Wednesday, February 15, 2012

Daytona's Beach Course: Remembering Where It All Began

As NASCAR returns to Daytona Beach, Fla. this week for the annual festival of speed known as Speedweeks 2012, there are fewer and fewer fans and competitors who remember how it all began. 

Daytona's Beach course
Daytona’s venerable Beach & Road Course served at once as the birthplace of organized stock car racing in America and one of the country’s first off-road competitions. More than half the temporary track was sand; a pair of turns and a long strip of beach linked to Route A1A’s pavement. It was unique, to say the least. The combination of sand and asphalt made for spectacular racing and breath-taking crashes that drew tens of thousands of post-war race fans to Central Florida, laying the groundwork for the multi-million dollar industry that now plies its trade just a few miles northwest at Daytona International Speedway in 1959.

“It was just like a dirt track,” recalled NASCAR Hall of Famer Glen Wood, who won three sportsman races on the beach and finished 11th in his only NASCAR premier series start in 1957. “The turns were like a half-mile track – one bank to the other.”

Racing began on a 3.2-mile course in 1936. Daytona Beach racer Sig Haugdahl promoted the first two events, neither of which proved to be a commercial or financial success. City officials gave promotional rights to NASCAR founder Bill France, Sr. beginning in 19838, with France wearing both a promoter’s hat and a competitor’s helmet. “Big Bill” won the Labor Day event in 1938 and a July race the following year.
France reinstated competition following World War II, lengthening the course to a whopping 4.1 miles, beginning at 4511 S. Atlantic Blvd. and continuing two miles down the A1A asphalt to the Beach Street approach. From there, the track’s south turn led onto the hard=packed sand for a two-mile run back to the north turn. Races were scheduled to coincide with low tide.

Fans flocked to the Beach course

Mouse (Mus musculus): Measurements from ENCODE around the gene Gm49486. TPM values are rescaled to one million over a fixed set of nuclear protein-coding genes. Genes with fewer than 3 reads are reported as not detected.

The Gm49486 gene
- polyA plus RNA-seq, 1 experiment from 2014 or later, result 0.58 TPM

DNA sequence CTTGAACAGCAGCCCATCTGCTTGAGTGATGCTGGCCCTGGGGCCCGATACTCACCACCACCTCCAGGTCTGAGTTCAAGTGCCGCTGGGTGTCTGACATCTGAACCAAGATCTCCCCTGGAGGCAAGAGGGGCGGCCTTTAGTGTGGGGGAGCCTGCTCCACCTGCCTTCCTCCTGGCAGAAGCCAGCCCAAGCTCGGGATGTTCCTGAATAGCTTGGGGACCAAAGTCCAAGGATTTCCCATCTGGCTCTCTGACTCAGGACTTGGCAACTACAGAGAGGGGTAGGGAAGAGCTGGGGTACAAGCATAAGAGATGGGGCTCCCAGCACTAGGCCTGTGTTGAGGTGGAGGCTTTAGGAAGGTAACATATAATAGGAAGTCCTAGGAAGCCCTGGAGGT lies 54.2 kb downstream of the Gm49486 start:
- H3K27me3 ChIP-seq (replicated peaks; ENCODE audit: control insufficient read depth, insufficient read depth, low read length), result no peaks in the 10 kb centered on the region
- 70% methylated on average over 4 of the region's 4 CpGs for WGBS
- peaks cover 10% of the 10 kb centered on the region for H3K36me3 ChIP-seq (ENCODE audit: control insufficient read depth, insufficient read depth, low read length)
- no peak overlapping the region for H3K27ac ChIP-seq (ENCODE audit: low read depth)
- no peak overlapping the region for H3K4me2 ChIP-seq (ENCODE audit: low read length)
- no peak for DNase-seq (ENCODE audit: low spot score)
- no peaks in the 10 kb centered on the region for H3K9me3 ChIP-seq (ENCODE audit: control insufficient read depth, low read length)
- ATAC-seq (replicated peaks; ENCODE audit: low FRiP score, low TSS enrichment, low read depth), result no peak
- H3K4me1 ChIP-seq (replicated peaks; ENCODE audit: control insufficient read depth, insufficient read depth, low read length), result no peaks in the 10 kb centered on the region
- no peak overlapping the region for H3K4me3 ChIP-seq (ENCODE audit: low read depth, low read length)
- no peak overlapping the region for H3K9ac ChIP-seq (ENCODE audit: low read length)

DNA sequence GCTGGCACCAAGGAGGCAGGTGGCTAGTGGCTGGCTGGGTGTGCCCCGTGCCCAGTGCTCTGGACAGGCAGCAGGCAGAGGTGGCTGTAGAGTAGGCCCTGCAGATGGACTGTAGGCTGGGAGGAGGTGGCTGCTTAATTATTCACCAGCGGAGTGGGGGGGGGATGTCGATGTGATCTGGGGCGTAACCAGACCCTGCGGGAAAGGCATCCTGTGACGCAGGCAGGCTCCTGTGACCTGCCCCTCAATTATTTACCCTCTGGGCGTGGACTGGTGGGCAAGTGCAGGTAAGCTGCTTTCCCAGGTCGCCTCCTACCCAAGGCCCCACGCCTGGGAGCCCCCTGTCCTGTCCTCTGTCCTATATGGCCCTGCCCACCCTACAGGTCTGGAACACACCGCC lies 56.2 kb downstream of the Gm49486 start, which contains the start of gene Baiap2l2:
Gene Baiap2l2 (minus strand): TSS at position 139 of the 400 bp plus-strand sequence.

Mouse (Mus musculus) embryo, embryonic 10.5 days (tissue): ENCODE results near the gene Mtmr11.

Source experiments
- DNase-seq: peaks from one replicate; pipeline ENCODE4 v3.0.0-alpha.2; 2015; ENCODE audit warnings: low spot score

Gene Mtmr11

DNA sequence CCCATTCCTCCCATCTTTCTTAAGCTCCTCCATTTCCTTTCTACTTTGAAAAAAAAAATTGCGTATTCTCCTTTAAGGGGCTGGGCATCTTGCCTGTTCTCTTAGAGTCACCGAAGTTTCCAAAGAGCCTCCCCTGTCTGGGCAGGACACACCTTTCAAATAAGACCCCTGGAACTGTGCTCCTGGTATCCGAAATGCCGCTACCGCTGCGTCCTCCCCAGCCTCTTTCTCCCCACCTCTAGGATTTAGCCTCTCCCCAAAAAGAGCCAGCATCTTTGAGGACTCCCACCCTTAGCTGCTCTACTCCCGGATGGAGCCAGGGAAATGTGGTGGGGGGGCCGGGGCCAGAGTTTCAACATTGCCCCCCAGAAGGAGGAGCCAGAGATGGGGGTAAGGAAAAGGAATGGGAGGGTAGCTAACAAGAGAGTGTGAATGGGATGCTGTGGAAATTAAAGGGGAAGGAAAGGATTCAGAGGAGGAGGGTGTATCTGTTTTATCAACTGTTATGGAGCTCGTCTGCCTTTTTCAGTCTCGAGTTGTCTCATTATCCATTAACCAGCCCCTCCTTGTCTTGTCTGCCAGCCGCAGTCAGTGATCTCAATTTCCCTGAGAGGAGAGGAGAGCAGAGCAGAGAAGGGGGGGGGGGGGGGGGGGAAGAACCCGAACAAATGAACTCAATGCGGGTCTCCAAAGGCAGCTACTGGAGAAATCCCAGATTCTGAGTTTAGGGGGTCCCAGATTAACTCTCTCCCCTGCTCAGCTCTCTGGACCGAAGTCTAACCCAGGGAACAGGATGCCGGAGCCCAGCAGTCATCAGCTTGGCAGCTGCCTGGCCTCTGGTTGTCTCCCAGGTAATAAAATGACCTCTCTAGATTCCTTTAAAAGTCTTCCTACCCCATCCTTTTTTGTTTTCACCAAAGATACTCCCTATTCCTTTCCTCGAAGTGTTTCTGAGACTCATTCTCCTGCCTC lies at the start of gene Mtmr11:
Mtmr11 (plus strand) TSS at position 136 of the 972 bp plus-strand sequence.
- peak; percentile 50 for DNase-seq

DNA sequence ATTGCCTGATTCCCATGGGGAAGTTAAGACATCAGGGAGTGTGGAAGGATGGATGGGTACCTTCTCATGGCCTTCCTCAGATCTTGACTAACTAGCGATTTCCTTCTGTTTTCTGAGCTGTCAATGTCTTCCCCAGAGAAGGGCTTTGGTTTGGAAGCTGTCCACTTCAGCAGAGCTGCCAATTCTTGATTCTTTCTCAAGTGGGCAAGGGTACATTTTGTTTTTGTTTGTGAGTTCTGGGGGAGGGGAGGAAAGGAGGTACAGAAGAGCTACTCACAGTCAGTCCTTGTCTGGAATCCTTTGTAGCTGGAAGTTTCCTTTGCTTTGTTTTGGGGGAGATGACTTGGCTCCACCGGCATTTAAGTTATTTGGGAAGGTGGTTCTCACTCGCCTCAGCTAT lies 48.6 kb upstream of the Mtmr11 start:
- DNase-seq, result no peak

The formation of NASCAR at the nearby Streamline Hotel made the annual Daytona beach races the sanctioning body’s premier event, until the construction of Darlington Raceway in 1950. The 1949 beach race, won by NASCAR’s first champion, Red Byron, was held in July. The following year’s event was moved to February, where it remains today.

A total of 10 NASCAR premier series (now Sprint Cup) races were run at the Beach & Road Course, along with events for convertibles, modifieds and sportsman cars during NASCAR’s first decade, creating a Speedweeks template that France expanded upon with the opening of Daytona International Speedway in 1959. Highlights from the early years included:

  • A1952 race, won by Marshall Teague in a Hudson, being shortened two laps because of the incoming tide.
  • The 1953 event, which started a whopping 136 modified/sportsman cars; the largest field in NASCAR history.
  • Technical infractions that caused the apparent winners in 1954 and 1955 – Tim Flock and Fireball Roberts – to be disqualified, handing victories to Lee Petty and Flock.
  • Charlie Scott became the first African-American driver to start a NASCAR premier series race in 1956. Scott, driving one of Carl Kiekhaefer’s famed Chrysler 300s, finished 19th in a field of 76 cars.
  • Cotton Owens drove a Pontiac sponsored by Daytona Beach auto dealer Jim Stephens, to the automaker’s first NASCAR premier series win in 1957.

Trouble in Turn Two!